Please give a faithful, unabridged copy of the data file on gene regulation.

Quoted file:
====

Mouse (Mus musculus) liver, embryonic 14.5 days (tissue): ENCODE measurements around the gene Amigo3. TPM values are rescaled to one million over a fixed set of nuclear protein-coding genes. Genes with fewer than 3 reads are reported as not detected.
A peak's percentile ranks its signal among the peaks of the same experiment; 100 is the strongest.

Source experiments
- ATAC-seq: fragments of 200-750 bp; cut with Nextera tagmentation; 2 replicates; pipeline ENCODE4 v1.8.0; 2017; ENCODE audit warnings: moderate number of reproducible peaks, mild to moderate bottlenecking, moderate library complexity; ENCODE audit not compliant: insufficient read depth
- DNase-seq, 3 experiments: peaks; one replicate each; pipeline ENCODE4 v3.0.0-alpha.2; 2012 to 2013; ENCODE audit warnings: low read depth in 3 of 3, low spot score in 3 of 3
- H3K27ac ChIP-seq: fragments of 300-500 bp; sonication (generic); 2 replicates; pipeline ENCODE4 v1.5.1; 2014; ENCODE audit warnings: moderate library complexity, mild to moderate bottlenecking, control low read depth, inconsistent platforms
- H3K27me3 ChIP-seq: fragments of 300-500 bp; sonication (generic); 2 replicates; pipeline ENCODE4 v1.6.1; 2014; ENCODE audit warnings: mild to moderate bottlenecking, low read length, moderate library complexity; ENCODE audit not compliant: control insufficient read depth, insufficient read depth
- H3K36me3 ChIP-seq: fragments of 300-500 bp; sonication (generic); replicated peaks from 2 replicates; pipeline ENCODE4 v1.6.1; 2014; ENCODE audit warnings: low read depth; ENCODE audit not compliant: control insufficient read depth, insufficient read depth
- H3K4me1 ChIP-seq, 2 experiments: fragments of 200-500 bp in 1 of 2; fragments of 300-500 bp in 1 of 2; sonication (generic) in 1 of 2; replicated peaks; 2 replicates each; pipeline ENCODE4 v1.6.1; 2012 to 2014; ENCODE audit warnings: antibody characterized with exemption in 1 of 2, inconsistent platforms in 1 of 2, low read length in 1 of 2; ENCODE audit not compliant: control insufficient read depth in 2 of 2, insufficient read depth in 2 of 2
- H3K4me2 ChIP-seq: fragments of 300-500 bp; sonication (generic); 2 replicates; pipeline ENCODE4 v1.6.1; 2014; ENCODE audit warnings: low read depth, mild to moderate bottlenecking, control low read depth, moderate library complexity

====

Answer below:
Mouse (Mus musculus) liver, embryonic 14.5 days (tissue): ENCODE measurements around the gene Amigo3. TPM values are rescaled to one million over a fixed set of nuclear protein-coding genes. Genes with fewer than 3 reads are reported as not detected.
A peak's percentile ranks its signal among the peaks of the same experiment; 100 is the strongest.

Source experiments
- ATAC-seq: fragments of 200-750 bp; cut with Nextera tagmentation; 2 replicates; pipeline ENCODE4 v1.8.0; 2017; ENCODE audit warnings: moderate number of reproducible peaks, mild to moderate bottlenecking, moderate library complexity; ENCODE audit not compliant: insufficient read depth
- DNase-seq, 3 experiments: peaks; one replicate each; pipeline ENCODE4 v3.0.0-alpha.2; 2012 to 2013; ENCODE audit warnings: low read depth in 3 of 3, low spot score in 3 of 3
- H3K27ac ChIP-seq: fragments of 300-500 bp; sonication (generic); 2 replicates; pipeline ENCODE4 v1.5.1; 2014; ENCODE audit warnings: moderate library complexity, mild to moderate bottlenecking, control low read depth, inconsistent platforms
- H3K27me3 ChIP-seq: fragments of 300-500 bp; sonication (generic); 2 replicates; pipeline ENCODE4 v1.6.1; 2014; ENCODE audit warnings: mild to moderate bottlenecking, low read length, moderate library complexity; ENCODE audit not compliant: control insufficient read depth, insufficient read depth
- H3K36me3 ChIP-seq: fragments of 300-500 bp; sonication (generic); replicated peaks from 2 replicates; pipeline ENCODE4 v1.6.1; 2014; ENCODE audit warnings: low read depth; ENCODE audit not compliant: control insufficient read depth, insufficient read depth
- H3K4me1 ChIP-seq, 2 experiments: fragments of 200-500 bp in 1 of 2; fragments of 300-500 bp in 1 of 2; sonication (generic) in 1 of 2; replicated peaks; 2 replicates each; pipeline ENCODE4 v1.6.1; 2012 to 2014; ENCODE audit warnings: antibody characterized with exemption in 1 of 2, inconsistent platforms in 1 of 2, low read length in 1 of 2; ENCODE audit not compliant: control insufficient read depth in 2 of 2, insufficient read depth in 2 of 2
- H3K4me2 ChIP-seq: fragments of 300-500 bp; sonication (generic); 2 replicates; pipeline ENCODE4 v1.6.1; 2014; ENCODE audit warnings: low read depth, mild to moderate bottlenecking, control low read depth, moderate library complexity